Second Peter is a short, straightforward epistle. It begins, after the salutation, with an exhortation to piety, encouraging Christians to practice virtue, knowledge, self-control, steadfastness, godliness, kindness, and love. This is followed by an exclamation about the nature of the faith. It is not a “cleverly devised myth” (2 Pet 1:16); rather, it has been revealed by God through prophets and apostolic eyewitnesses to the incarnation of that word. Even so, false prophets and teachers are and always will be present in the church. Therefore, Christians should remain vigilant and not be led astray. There will also be scoffers who will mock Christians for their hope in the last day that has yet to come. Just as God is patient with those who hate him, so too shall we be patient. The “Day of the Lord” (2 Pet 3:10) will come—maybe not as soon as hoped—but in God’s time, all things in heaven and on earth will be made new.
This letter is not without controversy—not because of its content but due to questions concerning its authorship and canonicity. To be sure, the author identifies himself as Simon Peter (1:1), the same author as 1 Peter (2 Peter 3:1). However, you don’t have to look too far online or in scholarly books before you find out that Petrine authorship has long been disputed. There are a couple of reasons for this. First, its style and vocabulary are very different than 1 Peter, suggesting two different authors. Second, for several reasons some scholars date its composition to a period well after the time of Peter, who was executed by the Roman Emperor Nero sometime between A.D. 65-68. This is primarily based off of two premises: 1) the false prophets and teachers mentioned in 2 Peter 2:1 were the Gnostics of the second century, and 2) the fathers mentioned in 2 Peter 3:4 refers to the first generation or two of Christians. These are assumptions, though. The false prophets and teachers could just as well refer to first century heresies (gnostic or otherwise); the fathers may just as well mean the Hebrew patriarchs. And as far as stylistic and vocabulary differences between 1 and 2 Peter are concerned, it might just be a matter of circumstance, or due to that fact that the former was written for Peter by a scribe named Silvanus (aka Silas; 1 Pet 5:12). The latter may have been written by Peter himself or perhaps a scribe other than Silvanus. Whatever the case, there is no evidence so incontrovertible that “require[s] a date beyond Peter’s lifetime” for the letter’s composition.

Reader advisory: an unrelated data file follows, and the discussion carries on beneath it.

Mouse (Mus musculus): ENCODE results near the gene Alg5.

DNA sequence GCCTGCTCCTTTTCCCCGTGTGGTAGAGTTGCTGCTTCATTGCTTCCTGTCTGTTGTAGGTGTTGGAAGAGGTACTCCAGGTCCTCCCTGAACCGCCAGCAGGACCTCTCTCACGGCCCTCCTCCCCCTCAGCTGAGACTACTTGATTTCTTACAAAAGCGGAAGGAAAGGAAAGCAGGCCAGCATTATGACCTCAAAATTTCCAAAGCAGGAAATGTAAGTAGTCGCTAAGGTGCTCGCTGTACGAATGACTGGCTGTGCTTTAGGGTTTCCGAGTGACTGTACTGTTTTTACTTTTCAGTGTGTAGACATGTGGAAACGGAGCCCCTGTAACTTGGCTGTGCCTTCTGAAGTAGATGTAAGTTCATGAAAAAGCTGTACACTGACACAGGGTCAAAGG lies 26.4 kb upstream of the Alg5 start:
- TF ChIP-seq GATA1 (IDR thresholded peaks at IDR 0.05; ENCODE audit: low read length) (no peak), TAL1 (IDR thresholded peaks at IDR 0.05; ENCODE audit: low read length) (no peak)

This letter is not without controversy—not because of its content but due to questions concerning its authorship and canonicity.
Nevertheless, you should know that 2 Peter has historically been designated as antilegomena, that is, a book whose authenticity was spoken against by some in the early church as it wrestled with the canon of the New Testament. Even so, it has long been read and cited by Christians going back to church fathers in the second century. St. Jerome (c. 347-420), who first translated the Bible into Latin, considered it canonical even though some of his contemporaries considered its authenticity, along with six other New Testament books (James, Jude, Second and Third John, Hebrews, and Revelation), questionable. A few things should be kept in mind here. First, while it might not have been universally accepted as authentic (homologoumena) in the early church, its status as antilegomena in no way implies it is spurious or heretical—the two other categories that were used to distinguish early Christian writings claiming to be of apostolic origin. Second, while the distinction between homologoumena and antilegomena is useful to be aware of, “caution must be exercised not to exaggerate the distinction.”
Second Peter is still profitable to read even if it wasn’t written by Peter himself (I think it was), for in it we are encouraged to live holy lives in response to the complete righteousness already given to us in Christ. Scripture often urges us to pursue virtue, knowledge, self-control, steadfastness, godliness, kindness, and love. And as Luther noted, “This epistle is written against those who think that Christian faith can be without works. Therefore he exhorts them to test themselves by good works and become sure of their faith, just as one knows trees by their fruit” (L.W. 35:391). Additionally, it is always worth being reminded of the objective foundations of our faith—through external, prophetic and eyewitness, evidence—from which any defense against heresy and abject falsehoods should be made. And lastly, the more our world spins out of control and our patience wears thin, any encouragement to remain vigilant before the Lord’s return is welcome. How easy it is to be distracted, led astray, or frustrated? Very easy. At the end of the epistle, 2 Peter encourages us in this way: as we wait for Christ’s return, be “diligent to be found by him without spot or blemish.” This is already done by Christ, through faith, for you. So, be “at peace.” The day of the Lord will come. In the meantime, let us “take care that [we] are not carried away with the error of lawless people” and “grow in the grace and knowledge of our Lord and Savior Jesus Christ” (2 Peter 3:14-15, 17-18).
The more our world spins out of control and our patience wears thin, any encouragement to remain vigilant before the Lord’s return is welcome.
Over the next month, we’ll continue to explore the teachings of 2 Peter with a look at each of the three chapters contained within Peter’s second letter to the churches of Asia Minor.